From Gyang Bere, Jos
There is growing concern over the increasing number of people battling with mental health issues such as depression and anxiety in Nigeria. Medical experts and communication strategists have linked the high rate in the country to disturbing insecurity and harsh effects of COVID-19, which displaced several persons from their jobs and destroyed other means of livelihoods.
World Health Organisation (WHO) disclosed that one in every four Nigerians, about 50 million people, suffers from one form of mental illness or the other. It was learnt that the coronavirus pandemic alone has led to an increase in diverse mental ailments.
Worried by the unhealthy development and harping on the need to complement orthodox medicine, a health expert at the Jos University Teaching Hospital (JUTH), Dr. Aishatu Yusha’u Armiya’u, has advised the Federal Government to consider the potency of traditional and spiritual healers in curbing mental health issues in the country.
Armiya’u, while presenting a paper, titled “The Nigerian Mental Health and Psychosocial Support System (MHPSS), on emergency: COVID-19 and implications,” funded by Roxa Luxemberg Stiftung (RLS) and implemented by Charis Healthcare and Community Support Initiative, Jos, Plateau State, blamed the increasing rate of mental issues on insecurity and COVID-19.
Part of the two-day mental health awareness programme, “Beyond the COVID-19 pandemic: The Nigerian psychological system,” had 57 participants who logged in through webinar from Nigeria and beyond; they also joined in proffering solutions to the health challenges.
“Government should explore the possibility and potency of building relationships with traditional and spiritual healers to where appropriate, which can be implemented in the country in the light of the role they all play in mental health management.
“Broader determinants of mental health also need to be addressed, such as ensuring sources of livelihood for those affected or displaced; rebuilding their communities and infrastructure, providing social support for survivors and those with psychological problems and early conflict resolution.”
The expert lamented that between January 2013 and January 2014, 9.5 million people were estimated to have been affected by natural and man-made disasters, which were compounded by the outbreak of COVID-19.
Armiya’u advised that the media should be thoroughly engaged in community awareness on mental health issues to bring to the limelight the suffering of the survivors.
A communication strategist, Adah Francis Abah, who also presented a paper, lamented that Nigeria was lagging behind in the required number of health personnel to manage patients with mental ailments.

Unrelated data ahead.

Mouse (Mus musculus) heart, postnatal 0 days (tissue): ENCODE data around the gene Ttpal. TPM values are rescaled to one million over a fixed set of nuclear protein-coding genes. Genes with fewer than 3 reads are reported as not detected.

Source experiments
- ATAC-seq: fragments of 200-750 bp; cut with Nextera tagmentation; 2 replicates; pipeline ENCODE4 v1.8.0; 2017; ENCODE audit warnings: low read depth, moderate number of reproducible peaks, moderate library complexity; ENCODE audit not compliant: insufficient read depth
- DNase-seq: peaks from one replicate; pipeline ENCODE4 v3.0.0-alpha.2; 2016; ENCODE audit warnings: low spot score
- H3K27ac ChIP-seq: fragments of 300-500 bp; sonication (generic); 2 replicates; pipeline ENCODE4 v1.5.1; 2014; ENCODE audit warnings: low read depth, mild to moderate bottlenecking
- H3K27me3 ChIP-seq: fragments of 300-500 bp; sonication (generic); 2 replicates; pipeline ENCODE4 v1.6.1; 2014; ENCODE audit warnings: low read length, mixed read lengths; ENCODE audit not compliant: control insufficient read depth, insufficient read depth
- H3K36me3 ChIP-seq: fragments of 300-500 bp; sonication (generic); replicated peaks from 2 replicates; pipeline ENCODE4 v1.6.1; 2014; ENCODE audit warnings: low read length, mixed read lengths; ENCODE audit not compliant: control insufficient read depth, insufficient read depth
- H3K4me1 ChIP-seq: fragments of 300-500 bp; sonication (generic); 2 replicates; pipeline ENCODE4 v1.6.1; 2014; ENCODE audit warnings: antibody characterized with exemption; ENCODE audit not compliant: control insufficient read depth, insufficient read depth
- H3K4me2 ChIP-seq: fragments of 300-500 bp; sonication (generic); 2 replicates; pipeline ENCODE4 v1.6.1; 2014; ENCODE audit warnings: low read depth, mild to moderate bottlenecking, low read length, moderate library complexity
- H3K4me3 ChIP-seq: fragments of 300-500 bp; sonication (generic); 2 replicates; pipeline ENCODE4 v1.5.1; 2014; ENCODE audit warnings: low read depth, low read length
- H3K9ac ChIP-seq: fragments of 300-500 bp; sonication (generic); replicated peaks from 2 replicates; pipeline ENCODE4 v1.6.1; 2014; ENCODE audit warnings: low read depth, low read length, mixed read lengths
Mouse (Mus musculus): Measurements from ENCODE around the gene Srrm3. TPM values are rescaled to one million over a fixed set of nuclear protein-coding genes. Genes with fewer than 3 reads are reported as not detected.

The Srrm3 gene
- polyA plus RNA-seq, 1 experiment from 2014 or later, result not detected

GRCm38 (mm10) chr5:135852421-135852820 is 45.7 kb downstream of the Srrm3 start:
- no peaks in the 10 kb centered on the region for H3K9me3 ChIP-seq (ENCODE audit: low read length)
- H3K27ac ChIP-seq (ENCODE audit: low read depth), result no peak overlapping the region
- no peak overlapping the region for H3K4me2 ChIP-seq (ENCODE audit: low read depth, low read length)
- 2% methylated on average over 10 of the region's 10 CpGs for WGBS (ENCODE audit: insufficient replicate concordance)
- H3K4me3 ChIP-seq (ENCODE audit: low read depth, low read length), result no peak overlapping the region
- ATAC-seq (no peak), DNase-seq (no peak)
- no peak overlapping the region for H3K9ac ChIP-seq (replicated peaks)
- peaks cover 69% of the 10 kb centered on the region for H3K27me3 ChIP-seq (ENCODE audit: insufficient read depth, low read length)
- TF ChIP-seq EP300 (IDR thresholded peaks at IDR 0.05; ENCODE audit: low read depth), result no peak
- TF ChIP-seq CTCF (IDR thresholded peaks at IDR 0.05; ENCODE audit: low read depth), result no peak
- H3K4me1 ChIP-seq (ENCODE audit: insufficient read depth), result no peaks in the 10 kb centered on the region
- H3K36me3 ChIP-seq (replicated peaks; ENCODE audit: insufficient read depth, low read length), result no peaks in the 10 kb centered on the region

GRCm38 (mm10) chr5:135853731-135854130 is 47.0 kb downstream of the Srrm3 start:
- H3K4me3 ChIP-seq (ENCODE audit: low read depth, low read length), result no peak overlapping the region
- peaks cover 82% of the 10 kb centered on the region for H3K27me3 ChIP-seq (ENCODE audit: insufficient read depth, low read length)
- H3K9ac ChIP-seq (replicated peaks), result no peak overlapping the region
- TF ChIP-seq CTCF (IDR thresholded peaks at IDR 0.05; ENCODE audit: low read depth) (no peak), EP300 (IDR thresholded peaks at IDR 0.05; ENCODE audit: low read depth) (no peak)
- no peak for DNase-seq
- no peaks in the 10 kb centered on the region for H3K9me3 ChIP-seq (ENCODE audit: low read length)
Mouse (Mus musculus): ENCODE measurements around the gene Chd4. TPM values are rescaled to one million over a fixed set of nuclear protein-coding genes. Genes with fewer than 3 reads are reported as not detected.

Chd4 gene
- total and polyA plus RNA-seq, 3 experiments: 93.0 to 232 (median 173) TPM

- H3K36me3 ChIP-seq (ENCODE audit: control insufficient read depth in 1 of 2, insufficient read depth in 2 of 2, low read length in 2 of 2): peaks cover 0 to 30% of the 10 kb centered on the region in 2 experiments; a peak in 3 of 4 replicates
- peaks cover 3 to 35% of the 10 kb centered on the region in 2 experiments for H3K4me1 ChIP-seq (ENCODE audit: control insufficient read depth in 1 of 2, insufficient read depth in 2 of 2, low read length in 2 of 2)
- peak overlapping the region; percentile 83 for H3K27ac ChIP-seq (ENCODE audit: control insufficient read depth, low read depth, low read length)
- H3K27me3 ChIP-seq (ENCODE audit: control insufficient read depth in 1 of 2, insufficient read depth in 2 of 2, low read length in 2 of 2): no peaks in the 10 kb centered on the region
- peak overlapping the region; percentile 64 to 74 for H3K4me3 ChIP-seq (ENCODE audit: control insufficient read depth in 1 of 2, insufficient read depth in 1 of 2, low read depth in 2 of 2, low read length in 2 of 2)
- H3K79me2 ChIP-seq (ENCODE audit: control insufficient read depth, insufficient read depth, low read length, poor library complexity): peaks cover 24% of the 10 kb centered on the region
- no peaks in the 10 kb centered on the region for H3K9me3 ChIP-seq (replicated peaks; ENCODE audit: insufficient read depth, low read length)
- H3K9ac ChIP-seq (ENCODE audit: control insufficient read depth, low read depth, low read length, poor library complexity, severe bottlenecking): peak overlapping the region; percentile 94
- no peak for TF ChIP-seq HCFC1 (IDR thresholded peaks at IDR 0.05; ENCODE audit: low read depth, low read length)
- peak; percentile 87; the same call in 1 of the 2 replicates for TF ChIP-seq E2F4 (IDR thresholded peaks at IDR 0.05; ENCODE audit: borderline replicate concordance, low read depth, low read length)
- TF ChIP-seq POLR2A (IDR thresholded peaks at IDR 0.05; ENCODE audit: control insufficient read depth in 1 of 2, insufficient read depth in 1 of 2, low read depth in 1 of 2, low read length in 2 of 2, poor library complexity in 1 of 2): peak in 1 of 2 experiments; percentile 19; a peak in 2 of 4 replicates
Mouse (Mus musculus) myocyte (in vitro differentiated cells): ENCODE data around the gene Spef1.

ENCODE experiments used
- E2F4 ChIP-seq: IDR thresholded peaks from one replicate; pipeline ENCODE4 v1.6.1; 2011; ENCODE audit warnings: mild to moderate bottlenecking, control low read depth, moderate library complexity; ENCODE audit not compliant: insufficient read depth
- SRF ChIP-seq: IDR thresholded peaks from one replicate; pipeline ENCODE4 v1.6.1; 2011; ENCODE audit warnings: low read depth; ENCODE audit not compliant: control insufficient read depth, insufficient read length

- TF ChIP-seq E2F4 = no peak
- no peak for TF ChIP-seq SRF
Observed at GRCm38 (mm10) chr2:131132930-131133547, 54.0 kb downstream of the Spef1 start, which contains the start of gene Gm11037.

He said the country could boast of fewer than 150 psychologists, with even fewer neurologists and psychiatrists.
“Another challenge confronting Nigeria is brain drain, resulting in the country losing its newly trained professionals who are in search of greener pastures to western countries.
“In comparison to other countries in Africa such as South Africa, Egypt and Kenya, Nigeria is lagging behind in the area of mental health personnel,” Abah observed.
Also, a clinical psychologist and programme officer with Charis Healthcare and Community Support Initiative, Henry Ojanya, said the programme was aimed at sensitizing Nigerians and liberating them from the disturbing health issues caused by the pandemic.
Ojanya, speaking on “Beyond COVID-19 pandemic: Emergency preparedness for another pandemic; mental health implications and responsiveness to holistic care”, described Charis as an organization that provides mental health services to disadvantaged individuals, families and communities by empowering them to achieve immediate and lasting change in their lives and become agents of change in their communities.
He stated that stakeholders must take deliberate steps towards poverty eradication, access to basic services such as power supply, potable water, sanitation, inclusive education, gender equality and a lot more.
The project coordinator, ECWA Eye CBM-BMZ and head of the Department of Ophthalmology, Bingham University Teaching Hospital, Dr. Mercy Adejoh, who also presented a paper, enunciated the devastating effects of mental health and called for swift action among stakeholders.